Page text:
not far from the zoo and downtown areas.
Another specialty of Brownsville that we spent some time chasing
were the flocks of wild parrots .
These can be seen near the zoo at the Dean Porter Park, but we found
them a lot more frequently at the Oliveira Park off of Los Ebanos
Road. It took us over a month to finally find these birds. During
my sister, Cay's, visit we searched a number of times all over town
with no luck. Then Anna and I found out what our problem had been.
We were not staying late enough in the day, as the parrots are easiest
to find just before dark when they come in to roost. While my sister
was visiting we probably left both parks just minutes before the
parrots showed up. In one case it could not have been more than
10 - 15 minutes. The birds are actually very easy to find just before
sundown, about 5:30pm when we were there, as the flocks of these
birds make a noise that can be heard for blocks! Several people
told us to listen for them, but they didn't express just how loud
and boisterous these birds are! Once you hear them they are hard
to mistake. My biggest complaint about seeing them at dusk was that
it was very hard to get any pictures that late in the day, with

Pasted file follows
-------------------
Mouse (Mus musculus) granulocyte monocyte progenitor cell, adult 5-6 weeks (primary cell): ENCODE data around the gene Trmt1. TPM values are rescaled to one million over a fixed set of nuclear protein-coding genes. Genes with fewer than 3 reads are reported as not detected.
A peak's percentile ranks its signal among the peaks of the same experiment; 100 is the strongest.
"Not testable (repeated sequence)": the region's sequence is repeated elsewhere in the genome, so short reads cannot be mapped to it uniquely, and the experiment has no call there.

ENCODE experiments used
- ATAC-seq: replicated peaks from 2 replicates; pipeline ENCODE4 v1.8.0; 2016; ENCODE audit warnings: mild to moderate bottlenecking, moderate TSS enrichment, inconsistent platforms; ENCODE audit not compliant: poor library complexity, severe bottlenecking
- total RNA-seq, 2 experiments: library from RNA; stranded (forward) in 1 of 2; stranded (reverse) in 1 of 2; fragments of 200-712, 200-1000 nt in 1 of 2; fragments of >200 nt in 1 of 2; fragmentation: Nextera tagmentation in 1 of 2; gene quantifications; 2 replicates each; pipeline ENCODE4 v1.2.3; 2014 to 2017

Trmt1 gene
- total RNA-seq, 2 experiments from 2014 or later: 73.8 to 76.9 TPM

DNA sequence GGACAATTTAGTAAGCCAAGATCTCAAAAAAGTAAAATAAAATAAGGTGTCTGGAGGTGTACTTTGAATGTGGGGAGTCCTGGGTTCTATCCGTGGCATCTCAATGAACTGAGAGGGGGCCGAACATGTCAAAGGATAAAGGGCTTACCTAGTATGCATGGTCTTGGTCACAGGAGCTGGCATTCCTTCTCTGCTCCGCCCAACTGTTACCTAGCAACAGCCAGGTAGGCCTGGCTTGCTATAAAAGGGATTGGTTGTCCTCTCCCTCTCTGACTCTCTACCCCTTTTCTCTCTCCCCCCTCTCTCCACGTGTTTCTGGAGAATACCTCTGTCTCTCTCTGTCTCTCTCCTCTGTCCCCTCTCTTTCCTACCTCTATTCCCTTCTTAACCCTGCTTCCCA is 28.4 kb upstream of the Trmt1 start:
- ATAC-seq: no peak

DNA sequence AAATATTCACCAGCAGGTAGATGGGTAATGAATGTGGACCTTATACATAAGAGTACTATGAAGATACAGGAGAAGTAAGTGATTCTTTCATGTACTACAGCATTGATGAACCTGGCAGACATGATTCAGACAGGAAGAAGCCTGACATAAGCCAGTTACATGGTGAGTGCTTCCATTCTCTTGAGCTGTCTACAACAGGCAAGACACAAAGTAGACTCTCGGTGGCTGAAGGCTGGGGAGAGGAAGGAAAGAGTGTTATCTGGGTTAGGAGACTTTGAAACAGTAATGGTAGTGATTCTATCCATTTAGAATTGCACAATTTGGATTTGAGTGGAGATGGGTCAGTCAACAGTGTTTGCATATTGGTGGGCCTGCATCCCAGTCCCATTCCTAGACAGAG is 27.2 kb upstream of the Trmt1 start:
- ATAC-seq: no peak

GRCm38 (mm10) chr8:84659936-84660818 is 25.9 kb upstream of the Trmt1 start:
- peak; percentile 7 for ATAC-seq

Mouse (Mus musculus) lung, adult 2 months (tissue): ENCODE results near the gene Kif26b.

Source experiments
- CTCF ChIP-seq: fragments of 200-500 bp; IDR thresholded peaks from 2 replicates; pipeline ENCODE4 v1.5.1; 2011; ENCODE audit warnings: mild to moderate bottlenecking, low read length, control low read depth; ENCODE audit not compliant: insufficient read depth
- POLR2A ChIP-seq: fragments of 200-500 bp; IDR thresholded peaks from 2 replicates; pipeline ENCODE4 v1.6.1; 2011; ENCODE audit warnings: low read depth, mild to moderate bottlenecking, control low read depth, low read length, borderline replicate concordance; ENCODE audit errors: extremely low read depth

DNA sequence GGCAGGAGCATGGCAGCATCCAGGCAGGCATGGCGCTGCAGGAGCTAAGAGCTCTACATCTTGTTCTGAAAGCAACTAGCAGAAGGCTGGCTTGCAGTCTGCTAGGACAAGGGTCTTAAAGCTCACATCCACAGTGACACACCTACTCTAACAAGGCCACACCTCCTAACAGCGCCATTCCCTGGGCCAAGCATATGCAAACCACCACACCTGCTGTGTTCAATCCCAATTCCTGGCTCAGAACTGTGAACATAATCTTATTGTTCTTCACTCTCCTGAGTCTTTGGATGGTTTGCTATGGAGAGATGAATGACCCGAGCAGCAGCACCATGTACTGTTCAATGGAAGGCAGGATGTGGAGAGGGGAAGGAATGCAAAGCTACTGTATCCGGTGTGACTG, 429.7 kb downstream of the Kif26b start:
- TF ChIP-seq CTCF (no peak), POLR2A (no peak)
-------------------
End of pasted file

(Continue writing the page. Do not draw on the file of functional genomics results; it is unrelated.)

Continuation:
the low light and wind that Brownsville seems to get during the
winter. When we did frequently get to see them we found that there
were three different species in the flocks. There are red-crowned
parrots (the only native variety, having migrated up from north-eastern
Mexico), white-fronted parrots, and red-lored parrots. The last
two probably having escaped from captivity and joined the wild birds.
These birds would come in to the park(s) in flocks of 100+ birds
Quite a sight here in the United States.
Of course, we took several trips to South
Padre and Port
Isabel. We spend our time there walking the beaches looking
for shells, taking the dog for a walk ,
and just enjoying the surf. We also enjoyed the boardwalk at the
Nature Center ,
checking out the local restaurants, and of course I had to try out
the fishing around Laguna Madre (nothing great to report, but I
did see the results of a couple of red tides). One thing that is
really worth noting is the water clarity in the Laguna Madre and
the Gulf this far south. Coming from the Houston/Galveston area
the clarity of the water was a very pleasant surprise. It was "gin
clear" to about 2 - 3 feet, and the surf was mostly blue. You
don't see this in the Upper Texas Gulf Coast. One other very nice
difference here was the lack of trash on the beaches. This, I think,
is mainly due to the difference in ocean currents that bring all
the trash from the boats and oil platforms to the Upper Coast. There